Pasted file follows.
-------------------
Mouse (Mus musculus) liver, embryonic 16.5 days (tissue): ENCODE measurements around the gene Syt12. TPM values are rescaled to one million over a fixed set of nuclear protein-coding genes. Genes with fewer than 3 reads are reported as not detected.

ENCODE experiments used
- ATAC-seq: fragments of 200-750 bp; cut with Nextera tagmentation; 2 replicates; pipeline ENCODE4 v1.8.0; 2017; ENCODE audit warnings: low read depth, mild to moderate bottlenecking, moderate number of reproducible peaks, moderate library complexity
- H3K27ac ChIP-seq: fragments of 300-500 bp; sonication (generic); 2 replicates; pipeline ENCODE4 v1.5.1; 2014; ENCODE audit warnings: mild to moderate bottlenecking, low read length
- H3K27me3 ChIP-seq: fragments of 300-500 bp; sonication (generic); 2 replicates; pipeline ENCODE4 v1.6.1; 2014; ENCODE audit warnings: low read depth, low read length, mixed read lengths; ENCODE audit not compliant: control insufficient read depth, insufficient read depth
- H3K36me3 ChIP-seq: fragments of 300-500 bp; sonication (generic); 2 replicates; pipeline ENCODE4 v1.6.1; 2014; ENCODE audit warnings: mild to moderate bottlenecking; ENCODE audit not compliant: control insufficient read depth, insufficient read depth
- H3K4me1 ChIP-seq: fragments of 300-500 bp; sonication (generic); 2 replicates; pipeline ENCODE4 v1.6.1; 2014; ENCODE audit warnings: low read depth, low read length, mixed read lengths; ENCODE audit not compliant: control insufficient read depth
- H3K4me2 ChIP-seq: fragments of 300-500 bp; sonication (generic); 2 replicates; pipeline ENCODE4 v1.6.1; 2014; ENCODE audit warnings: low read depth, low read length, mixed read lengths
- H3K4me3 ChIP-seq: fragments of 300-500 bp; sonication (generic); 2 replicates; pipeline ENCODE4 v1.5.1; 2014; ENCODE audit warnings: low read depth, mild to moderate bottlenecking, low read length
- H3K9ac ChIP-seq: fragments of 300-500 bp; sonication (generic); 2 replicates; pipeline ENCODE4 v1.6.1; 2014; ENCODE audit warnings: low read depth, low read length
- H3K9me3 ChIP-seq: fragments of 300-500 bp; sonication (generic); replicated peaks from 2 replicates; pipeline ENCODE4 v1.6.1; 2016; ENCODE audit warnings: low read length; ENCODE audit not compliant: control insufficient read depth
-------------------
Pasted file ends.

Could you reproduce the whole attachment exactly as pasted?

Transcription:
Mouse (Mus musculus) liver, embryonic 16.5 days (tissue): ENCODE measurements around the gene Syt12. TPM values are rescaled to one million over a fixed set of nuclear protein-coding genes. Genes with fewer than 3 reads are reported as not detected.

ENCODE experiments used
- ATAC-seq: fragments of 200-750 bp; cut with Nextera tagmentation; 2 replicates; pipeline ENCODE4 v1.8.0; 2017; ENCODE audit warnings: low read depth, mild to moderate bottlenecking, moderate number of reproducible peaks, moderate library complexity
- H3K27ac ChIP-seq: fragments of 300-500 bp; sonication (generic); 2 replicates; pipeline ENCODE4 v1.5.1; 2014; ENCODE audit warnings: mild to moderate bottlenecking, low read length
- H3K27me3 ChIP-seq: fragments of 300-500 bp; sonication (generic); 2 replicates; pipeline ENCODE4 v1.6.1; 2014; ENCODE audit warnings: low read depth, low read length, mixed read lengths; ENCODE audit not compliant: control insufficient read depth, insufficient read depth
- H3K36me3 ChIP-seq: fragments of 300-500 bp; sonication (generic); 2 replicates; pipeline ENCODE4 v1.6.1; 2014; ENCODE audit warnings: mild to moderate bottlenecking; ENCODE audit not compliant: control insufficient read depth, insufficient read depth
- H3K4me1 ChIP-seq: fragments of 300-500 bp; sonication (generic); 2 replicates; pipeline ENCODE4 v1.6.1; 2014; ENCODE audit warnings: low read depth, low read length, mixed read lengths; ENCODE audit not compliant: control insufficient read depth
- H3K4me2 ChIP-seq: fragments of 300-500 bp; sonication (generic); 2 replicates; pipeline ENCODE4 v1.6.1; 2014; ENCODE audit warnings: low read depth, low read length, mixed read lengths
- H3K4me3 ChIP-seq: fragments of 300-500 bp; sonication (generic); 2 replicates; pipeline ENCODE4 v1.5.1; 2014; ENCODE audit warnings: low read depth, mild to moderate bottlenecking, low read length
- H3K9ac ChIP-seq: fragments of 300-500 bp; sonication (generic); 2 replicates; pipeline ENCODE4 v1.6.1; 2014; ENCODE audit warnings: low read depth, low read length
- H3K9me3 ChIP-seq: fragments of 300-500 bp; sonication (generic); replicated peaks from 2 replicates; pipeline ENCODE4 v1.6.1; 2016; ENCODE audit warnings: low read length; ENCODE audit not compliant: control insufficient read depth